It’s been less than half a year since Liontown Resources [ASX:LTR] has been up for grabs.
The initial bid from US chemicals company Albemarle was lobbed back in late March. A telling moment for the lithium market as Albemarle is one of Tesla’s biggest suppliers.
But, that first offer was rejected.
Liontown had the gumption to know that their lithium assets were worth more. And they’ve got more…
Albemarle recently upped its bid, which it says is best and final, to $3 per share. An offer that Liontown’s board would probably be foolish to refuse.
At least, it would’ve been foolish up until trading opened yesterday morning.
Seemingly out of the blue, 93 million Liontown shares were exchanged yesterday. A sum that is 10 times the normal trading volume of the stock for the past 90 days. As a result, the share price is now (prior to market open) trading just above Albemarle’s US$3 offer.
So, what happened?
If the rumours are true, it seems Australia’s richest person — Gina Rinehart — could be making a late counterbid. Because if she is the unknown buyer, then Rinehart may be about to put up a fight for Liontown’s assets…
Of course, until an official counteroffer is made, we have no real way of knowing what’s going on at Liontown. All we do know is that it furthers the narrative we’re seeing of desperate bidders trying to lock up key lithium assets.
Allkem’s [ASX:AKE] $16 billion upcoming merger with Livent was by far the biggest development in this vein. A deal that will make the combined entity the world’s third-largest lithium producer.
Don’t be shocked if we see more bids in the near future. Because while demand for lithium is still high, a choppy market has led to some rather cheap valuations.
That’s why Albemarle had to up its bid, and that’s why we may see Rinehart contend with it.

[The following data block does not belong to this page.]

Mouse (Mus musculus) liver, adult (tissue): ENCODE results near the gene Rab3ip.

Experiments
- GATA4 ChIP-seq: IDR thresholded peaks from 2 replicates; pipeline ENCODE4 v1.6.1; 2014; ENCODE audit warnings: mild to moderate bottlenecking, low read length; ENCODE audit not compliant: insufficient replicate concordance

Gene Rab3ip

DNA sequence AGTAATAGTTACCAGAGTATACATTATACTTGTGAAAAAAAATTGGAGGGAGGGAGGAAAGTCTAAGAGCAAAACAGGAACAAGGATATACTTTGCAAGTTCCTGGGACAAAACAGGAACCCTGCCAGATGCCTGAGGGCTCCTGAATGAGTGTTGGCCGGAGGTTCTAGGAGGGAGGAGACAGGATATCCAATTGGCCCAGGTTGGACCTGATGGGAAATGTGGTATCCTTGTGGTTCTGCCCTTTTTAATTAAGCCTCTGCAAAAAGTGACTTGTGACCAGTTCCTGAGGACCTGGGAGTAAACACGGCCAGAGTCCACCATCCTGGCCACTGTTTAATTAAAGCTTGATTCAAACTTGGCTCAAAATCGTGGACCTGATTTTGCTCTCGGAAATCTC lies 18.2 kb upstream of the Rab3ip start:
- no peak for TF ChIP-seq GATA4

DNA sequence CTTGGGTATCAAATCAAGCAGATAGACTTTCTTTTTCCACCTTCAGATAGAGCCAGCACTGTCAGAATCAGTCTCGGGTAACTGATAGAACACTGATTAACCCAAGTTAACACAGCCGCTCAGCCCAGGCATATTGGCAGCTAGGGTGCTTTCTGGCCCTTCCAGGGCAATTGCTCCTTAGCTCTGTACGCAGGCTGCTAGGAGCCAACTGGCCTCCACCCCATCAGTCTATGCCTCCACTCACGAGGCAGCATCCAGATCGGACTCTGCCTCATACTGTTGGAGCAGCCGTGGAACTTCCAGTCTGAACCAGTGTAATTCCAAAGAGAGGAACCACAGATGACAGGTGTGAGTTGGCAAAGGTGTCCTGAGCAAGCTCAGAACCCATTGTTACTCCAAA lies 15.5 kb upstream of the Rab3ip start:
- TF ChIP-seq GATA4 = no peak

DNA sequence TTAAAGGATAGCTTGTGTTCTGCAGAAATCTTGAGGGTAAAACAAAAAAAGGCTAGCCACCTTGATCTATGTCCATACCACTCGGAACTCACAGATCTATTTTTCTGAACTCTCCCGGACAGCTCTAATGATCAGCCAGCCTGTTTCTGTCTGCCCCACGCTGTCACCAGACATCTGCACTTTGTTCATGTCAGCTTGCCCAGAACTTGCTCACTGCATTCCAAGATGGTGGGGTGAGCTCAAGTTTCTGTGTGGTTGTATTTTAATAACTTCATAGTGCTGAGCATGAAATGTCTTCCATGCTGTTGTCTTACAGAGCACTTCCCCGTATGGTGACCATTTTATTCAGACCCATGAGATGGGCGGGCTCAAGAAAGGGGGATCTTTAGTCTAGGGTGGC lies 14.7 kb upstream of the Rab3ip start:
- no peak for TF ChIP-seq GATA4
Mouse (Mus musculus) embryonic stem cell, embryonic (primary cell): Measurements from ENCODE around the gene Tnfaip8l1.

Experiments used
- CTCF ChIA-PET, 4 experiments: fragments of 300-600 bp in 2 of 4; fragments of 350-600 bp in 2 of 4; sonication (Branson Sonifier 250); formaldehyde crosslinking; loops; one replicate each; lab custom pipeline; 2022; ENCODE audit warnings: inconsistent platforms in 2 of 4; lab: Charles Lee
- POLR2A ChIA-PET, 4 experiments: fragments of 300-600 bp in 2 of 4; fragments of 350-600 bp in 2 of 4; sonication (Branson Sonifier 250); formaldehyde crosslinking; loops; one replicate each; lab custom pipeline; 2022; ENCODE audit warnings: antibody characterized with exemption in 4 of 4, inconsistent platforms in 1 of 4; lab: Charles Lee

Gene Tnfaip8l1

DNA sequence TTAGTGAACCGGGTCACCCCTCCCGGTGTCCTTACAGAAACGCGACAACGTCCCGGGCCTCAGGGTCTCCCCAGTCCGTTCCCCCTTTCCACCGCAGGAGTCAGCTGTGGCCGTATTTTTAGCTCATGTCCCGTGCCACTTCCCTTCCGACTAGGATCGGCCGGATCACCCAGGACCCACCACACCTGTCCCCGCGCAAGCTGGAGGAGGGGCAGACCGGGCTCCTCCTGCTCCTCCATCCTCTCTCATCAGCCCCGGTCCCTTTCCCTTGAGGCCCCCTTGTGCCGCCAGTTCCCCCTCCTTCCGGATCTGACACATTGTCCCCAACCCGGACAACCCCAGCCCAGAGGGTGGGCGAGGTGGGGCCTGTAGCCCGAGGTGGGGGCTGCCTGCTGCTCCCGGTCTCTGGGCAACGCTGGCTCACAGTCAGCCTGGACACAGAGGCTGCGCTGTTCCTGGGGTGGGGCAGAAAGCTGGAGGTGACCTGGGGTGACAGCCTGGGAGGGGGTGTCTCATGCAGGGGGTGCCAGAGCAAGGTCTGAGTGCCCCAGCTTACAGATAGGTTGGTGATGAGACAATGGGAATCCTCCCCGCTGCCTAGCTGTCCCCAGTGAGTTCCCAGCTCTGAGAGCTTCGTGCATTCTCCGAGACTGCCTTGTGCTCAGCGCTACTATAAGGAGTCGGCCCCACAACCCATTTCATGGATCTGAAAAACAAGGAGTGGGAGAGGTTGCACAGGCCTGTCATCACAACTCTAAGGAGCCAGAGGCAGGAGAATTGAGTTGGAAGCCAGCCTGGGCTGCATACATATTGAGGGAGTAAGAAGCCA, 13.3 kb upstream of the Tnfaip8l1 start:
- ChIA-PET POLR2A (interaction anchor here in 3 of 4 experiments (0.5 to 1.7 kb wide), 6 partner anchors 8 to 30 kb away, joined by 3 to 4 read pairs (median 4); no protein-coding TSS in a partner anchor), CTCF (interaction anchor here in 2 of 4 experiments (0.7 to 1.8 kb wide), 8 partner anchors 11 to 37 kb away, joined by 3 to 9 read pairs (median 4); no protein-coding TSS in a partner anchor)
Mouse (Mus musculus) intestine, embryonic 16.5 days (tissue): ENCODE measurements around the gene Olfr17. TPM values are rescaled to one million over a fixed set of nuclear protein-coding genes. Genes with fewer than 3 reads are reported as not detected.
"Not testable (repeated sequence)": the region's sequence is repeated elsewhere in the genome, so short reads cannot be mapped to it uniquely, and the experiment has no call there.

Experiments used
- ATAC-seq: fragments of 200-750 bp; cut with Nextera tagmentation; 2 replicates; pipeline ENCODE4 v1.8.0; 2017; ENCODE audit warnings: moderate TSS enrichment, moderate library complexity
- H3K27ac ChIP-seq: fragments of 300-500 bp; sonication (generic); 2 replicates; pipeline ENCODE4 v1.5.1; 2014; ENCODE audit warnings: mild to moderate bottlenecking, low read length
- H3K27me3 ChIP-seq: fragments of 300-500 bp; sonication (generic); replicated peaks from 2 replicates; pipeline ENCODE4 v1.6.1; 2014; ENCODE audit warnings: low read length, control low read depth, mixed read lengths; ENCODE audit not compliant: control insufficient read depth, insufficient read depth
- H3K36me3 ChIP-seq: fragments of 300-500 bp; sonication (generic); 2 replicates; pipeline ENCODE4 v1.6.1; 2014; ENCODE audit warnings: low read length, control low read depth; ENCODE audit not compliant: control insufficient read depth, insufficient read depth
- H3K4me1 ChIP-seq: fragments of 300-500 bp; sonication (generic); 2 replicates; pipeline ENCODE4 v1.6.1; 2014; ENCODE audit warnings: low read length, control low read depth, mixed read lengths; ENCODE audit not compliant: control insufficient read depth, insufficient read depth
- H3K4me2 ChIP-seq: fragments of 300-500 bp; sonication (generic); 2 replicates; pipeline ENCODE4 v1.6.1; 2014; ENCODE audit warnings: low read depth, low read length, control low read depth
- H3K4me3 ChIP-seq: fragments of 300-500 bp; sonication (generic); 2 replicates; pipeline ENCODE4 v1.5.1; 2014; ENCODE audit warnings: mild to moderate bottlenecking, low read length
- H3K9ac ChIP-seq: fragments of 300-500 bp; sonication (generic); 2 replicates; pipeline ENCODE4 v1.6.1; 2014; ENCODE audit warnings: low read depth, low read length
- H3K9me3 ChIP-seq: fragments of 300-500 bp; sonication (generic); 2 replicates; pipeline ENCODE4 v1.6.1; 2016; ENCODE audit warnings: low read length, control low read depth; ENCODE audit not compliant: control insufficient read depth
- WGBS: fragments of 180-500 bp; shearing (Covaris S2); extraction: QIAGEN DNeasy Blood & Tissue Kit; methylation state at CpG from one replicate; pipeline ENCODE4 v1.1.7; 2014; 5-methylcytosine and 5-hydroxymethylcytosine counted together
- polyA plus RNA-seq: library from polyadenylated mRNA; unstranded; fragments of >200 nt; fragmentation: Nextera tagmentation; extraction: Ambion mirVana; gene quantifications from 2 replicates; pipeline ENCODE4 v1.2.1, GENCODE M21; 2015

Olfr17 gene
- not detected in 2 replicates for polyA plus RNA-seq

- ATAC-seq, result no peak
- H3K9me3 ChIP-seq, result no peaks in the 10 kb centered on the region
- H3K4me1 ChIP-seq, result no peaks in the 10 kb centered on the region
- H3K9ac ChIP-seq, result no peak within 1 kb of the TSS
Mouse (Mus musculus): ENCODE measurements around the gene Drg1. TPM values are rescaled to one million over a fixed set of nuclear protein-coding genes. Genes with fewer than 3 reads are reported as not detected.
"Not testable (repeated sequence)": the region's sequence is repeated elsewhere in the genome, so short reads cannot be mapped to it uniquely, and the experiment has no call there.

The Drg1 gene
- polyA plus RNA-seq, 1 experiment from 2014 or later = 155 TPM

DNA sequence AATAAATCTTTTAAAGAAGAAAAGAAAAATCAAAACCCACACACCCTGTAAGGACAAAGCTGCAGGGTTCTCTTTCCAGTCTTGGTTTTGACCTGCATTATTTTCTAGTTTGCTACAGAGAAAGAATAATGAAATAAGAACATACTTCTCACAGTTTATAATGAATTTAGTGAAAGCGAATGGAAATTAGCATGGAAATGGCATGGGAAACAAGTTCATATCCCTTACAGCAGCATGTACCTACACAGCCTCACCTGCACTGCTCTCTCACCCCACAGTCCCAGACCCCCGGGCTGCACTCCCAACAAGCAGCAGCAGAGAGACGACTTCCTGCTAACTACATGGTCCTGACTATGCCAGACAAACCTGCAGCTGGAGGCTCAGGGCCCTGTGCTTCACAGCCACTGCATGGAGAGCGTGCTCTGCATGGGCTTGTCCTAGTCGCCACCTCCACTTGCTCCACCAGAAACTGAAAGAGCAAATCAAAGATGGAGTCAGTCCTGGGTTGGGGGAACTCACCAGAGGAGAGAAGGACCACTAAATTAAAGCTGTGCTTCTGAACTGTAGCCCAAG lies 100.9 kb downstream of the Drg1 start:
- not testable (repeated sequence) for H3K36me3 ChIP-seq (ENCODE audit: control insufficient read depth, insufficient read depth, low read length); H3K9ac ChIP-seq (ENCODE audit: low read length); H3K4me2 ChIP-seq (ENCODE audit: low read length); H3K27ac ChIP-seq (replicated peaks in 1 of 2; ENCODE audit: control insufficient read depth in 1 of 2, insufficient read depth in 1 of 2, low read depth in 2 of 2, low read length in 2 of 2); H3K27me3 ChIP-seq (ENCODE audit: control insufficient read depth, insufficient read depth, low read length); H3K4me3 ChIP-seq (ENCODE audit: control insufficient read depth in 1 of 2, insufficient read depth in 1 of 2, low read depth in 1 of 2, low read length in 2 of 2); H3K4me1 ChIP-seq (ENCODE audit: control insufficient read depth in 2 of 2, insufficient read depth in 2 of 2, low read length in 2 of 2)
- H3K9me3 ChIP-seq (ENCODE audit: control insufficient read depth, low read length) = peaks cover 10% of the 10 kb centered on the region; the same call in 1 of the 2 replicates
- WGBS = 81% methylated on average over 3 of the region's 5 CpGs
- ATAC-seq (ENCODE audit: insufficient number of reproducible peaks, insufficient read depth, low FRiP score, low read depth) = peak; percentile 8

Keep in mind, we could see an explosion in lithium prices fairly soon too. Some analysts are forecasting that the market will be in shortage as early as 2025!
This divide between demand and supply may only get worse by 2030 too. Unless we see some serious effort made in terms of productive output, demand looks all but set to outpace new supply for the rest of the decade.
As for where that demand may come from, well, China is still the obvious answer. I mentioned last week how the Middle Kingdom is already muscling in on this market.
But they’re not the only ones…
Another key player that is on the rise is India. Because while they’ve been slower to get started on their lithium plans, they could quickly become a formidable competitor.
I think this India angle is particularly important when you consider Rinehart’s potential involvement. After all, back in May, she personally met with Prime Minister Narendra Modi.
It’s clear that the two are keen on what the other can offer. That is, a new and fast-growing market for Rinehart, and a stable supply of quality lithium assets for Modi.
That is perhaps where Liontown could come into the mix…
But for India, it’s not just about importing lithium, either.
Last month, the Indian Government passed a law that would allow for foreign investment in local critical mineral projects. Lithium was just one critical mineral among several that was struck from the list of ‘atomic minerals’ banned from private investment.
Now, with this change, many of India’s natural reserves can be bought and sold to the highest bidder. An opportunity that’s clearly designed to spur local production and supply of lithium within India.
It’s just another example of the unquenchable demand for this vital resource.
So, for investors like yourself, it may be time to consider lithium once again. That is, if you haven’t already.
It is certainly a volatile space to invest in, but given the ongoing developments, the long-term outlook is still looking as strong as ever.
After all, if it’s good enough for Australia’s richest person, it’s probably worth a look for yourself.
Editor, Money Morning